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From Middle English domes + dai, from Old English dom (judgment) + dæg (day). Equivalent to doom +‎ -s- +‎ day. Possibly influenced by Latin domus dei (house of God).


  • IPA(key): /ˈduːmz.deɪ/
  • Audio (US):(file)
  • Rhymes: -uːmzdeɪ
  • Hyphenation: dooms‧day



doomsday (countable and uncountable, plural doomsdays)

  1. The day when God is expected to judge the world; the end times.
  2. Judgement day; the day of the Final Judgment; any day of decisive judgement or final dissolution.
  3. Any day of great death and destruction; end of the world; an apocalypse.
  4. Any of the memorable dates used in the doomsday rule for computing weekdays from dates.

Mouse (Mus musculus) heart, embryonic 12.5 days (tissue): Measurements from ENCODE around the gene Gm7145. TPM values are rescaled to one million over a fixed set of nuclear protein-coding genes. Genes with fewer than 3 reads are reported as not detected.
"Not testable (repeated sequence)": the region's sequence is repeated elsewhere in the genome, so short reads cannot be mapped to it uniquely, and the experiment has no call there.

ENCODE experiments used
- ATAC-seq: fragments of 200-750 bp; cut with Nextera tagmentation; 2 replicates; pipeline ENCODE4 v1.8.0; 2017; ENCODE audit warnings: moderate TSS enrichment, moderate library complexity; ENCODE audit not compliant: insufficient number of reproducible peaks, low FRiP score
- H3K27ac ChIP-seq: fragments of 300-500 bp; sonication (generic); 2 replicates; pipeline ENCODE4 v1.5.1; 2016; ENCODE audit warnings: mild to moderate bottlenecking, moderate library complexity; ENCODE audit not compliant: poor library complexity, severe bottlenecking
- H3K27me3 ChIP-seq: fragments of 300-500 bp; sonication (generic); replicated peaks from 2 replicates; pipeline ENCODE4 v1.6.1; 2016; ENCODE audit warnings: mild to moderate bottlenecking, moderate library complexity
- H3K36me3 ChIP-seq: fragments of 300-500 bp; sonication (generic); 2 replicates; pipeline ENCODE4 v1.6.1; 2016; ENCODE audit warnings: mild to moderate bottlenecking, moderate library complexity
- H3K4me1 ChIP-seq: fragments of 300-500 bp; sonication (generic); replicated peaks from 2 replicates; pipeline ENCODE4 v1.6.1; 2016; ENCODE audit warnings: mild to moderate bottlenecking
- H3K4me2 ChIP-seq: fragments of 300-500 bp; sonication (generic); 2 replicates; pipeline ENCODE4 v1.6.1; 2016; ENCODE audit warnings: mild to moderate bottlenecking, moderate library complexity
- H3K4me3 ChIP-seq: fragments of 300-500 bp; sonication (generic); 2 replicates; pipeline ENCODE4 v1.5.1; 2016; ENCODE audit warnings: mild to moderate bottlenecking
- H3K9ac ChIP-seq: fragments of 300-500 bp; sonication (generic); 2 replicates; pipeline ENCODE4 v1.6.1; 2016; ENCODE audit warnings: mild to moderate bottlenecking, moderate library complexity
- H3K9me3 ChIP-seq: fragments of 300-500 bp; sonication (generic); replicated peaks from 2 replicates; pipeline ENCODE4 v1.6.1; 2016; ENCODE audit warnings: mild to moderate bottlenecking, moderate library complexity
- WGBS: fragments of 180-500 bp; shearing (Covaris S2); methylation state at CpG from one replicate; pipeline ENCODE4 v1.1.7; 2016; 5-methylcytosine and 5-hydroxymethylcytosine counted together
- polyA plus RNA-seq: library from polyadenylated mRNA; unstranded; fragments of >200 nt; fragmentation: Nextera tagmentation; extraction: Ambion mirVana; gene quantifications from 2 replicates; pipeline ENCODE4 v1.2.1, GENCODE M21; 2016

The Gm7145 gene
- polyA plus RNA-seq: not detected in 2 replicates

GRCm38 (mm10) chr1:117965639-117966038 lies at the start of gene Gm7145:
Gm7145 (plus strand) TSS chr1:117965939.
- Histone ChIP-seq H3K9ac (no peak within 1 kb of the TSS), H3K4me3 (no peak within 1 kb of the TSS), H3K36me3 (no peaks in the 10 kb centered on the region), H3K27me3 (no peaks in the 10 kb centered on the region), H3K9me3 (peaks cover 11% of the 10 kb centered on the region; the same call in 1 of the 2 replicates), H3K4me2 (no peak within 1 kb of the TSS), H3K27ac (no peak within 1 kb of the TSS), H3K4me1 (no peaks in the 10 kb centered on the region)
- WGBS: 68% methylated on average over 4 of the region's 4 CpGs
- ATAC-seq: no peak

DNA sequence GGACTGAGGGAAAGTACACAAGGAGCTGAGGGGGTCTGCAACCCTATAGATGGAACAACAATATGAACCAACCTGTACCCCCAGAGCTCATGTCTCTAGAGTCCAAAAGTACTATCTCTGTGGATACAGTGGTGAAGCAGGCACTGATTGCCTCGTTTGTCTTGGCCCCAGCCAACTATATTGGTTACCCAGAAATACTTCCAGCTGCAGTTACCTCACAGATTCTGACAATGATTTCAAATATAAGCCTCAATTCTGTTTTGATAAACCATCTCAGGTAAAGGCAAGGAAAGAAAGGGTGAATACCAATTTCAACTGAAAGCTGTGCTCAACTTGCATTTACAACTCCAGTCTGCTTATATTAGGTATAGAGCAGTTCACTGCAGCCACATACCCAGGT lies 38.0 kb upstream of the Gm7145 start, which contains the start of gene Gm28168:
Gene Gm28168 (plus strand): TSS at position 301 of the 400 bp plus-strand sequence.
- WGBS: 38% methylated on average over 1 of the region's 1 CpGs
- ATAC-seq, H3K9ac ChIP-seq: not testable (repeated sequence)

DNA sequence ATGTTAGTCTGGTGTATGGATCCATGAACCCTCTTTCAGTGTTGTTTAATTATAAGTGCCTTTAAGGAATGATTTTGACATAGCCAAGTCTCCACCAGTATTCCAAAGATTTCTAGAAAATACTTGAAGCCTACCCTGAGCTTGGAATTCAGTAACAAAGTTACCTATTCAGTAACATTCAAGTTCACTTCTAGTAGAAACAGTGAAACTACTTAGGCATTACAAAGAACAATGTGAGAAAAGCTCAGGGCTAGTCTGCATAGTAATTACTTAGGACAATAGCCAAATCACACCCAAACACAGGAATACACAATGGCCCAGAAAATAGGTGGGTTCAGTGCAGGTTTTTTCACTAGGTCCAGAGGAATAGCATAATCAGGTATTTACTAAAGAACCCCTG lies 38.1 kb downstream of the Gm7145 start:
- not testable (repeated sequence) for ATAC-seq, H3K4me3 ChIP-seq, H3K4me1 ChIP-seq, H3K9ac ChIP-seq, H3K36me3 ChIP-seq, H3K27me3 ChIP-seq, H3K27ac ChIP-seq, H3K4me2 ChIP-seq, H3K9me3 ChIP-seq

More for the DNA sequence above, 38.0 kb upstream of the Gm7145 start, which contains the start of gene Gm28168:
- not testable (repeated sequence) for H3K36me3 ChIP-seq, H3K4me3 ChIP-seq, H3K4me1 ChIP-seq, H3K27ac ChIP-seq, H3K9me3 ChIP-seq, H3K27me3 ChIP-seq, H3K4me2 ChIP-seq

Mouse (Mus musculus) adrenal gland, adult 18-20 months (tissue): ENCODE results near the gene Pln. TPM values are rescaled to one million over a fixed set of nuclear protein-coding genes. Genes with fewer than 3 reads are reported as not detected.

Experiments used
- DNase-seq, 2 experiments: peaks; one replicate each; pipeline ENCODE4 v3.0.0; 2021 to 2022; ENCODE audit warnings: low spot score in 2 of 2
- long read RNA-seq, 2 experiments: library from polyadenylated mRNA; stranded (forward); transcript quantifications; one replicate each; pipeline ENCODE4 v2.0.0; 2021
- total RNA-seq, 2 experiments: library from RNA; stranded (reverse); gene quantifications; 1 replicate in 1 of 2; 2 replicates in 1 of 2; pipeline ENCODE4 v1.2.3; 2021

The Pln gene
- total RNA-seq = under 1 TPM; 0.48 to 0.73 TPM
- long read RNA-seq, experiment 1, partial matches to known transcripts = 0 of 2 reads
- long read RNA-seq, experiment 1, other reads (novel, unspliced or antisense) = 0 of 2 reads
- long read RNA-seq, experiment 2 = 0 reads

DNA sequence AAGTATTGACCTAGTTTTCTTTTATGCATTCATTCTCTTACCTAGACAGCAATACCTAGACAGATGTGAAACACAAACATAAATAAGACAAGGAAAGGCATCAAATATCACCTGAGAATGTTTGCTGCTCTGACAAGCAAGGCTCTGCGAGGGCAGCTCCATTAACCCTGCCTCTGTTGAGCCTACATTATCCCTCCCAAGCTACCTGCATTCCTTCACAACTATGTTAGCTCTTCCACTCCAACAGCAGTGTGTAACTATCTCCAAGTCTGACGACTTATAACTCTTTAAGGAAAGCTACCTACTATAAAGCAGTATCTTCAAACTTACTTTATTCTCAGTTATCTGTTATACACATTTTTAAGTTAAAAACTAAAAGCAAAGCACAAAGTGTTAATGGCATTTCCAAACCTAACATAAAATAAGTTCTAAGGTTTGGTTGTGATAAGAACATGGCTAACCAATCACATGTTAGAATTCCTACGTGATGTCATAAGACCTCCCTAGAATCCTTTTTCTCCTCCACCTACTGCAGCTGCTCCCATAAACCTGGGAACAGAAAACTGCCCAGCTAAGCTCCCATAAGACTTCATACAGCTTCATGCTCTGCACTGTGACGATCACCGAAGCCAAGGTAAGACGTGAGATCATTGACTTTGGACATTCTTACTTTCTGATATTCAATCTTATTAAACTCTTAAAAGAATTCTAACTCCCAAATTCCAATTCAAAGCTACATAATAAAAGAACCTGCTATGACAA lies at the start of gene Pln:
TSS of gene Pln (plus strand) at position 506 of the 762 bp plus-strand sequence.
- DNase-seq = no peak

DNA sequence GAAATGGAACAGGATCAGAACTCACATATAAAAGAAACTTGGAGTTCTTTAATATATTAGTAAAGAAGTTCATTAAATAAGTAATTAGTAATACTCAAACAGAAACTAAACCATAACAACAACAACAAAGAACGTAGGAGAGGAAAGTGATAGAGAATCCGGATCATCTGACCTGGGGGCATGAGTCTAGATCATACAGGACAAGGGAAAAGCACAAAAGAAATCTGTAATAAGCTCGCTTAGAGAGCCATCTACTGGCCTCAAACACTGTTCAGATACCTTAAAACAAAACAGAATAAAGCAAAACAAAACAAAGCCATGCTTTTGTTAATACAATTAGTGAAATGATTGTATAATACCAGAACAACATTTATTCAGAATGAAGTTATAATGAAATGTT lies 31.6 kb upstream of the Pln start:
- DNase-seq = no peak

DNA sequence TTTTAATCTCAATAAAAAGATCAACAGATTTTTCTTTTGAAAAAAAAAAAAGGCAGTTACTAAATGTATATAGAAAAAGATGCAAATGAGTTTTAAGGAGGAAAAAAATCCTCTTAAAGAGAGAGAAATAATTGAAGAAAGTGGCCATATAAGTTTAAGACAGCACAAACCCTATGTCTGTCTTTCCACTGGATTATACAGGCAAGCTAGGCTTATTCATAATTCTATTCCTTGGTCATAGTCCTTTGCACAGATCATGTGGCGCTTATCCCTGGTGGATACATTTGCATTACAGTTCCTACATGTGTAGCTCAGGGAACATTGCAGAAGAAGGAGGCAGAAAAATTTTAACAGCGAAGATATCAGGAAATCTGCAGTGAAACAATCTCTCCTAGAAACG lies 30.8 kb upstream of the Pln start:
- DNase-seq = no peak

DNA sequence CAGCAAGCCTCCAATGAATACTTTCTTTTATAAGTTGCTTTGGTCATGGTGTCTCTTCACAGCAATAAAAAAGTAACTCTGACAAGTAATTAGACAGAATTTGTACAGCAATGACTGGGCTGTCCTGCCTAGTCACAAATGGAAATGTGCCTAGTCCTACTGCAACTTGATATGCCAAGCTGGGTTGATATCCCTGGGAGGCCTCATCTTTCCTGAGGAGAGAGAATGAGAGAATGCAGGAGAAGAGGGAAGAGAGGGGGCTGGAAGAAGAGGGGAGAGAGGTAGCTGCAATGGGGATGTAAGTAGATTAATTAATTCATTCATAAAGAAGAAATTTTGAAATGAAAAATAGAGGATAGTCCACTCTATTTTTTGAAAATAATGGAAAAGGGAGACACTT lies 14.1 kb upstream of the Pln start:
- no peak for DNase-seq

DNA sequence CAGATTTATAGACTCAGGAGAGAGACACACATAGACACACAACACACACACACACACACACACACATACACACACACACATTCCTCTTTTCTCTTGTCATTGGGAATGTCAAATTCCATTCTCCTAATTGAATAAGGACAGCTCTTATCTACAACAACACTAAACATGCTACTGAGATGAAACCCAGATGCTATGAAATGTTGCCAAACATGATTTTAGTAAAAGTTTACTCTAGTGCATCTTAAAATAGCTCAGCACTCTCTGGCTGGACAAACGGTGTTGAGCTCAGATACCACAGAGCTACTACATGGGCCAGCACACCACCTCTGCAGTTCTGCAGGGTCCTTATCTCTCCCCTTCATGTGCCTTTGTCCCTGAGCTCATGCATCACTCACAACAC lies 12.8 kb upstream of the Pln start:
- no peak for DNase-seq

Derived terms



The translations below need to be checked and inserted above into the appropriate translation tables. See instructions at Wiktionary:Entry layout § Translations.



doomsday (not comparable)

  1. Concerned with or predicting future universal destruction.
  2. Given to or marked by forebodings or predictions of impending calamity.
    • 2001, David L. Lieber, Jules Harlow, Etz Hayim: Torah and Commentary, page 867:
      The Sages chose to end the haftarah with this message of hope, in contrast to the episode's last verse with its doomsday warning that "if you persist in your wrongdoing, both you and your king shall be swept away."
  3. Capable of causing widespread or total destruction.

Derived terms

Terms derived from the adjective "doomsday"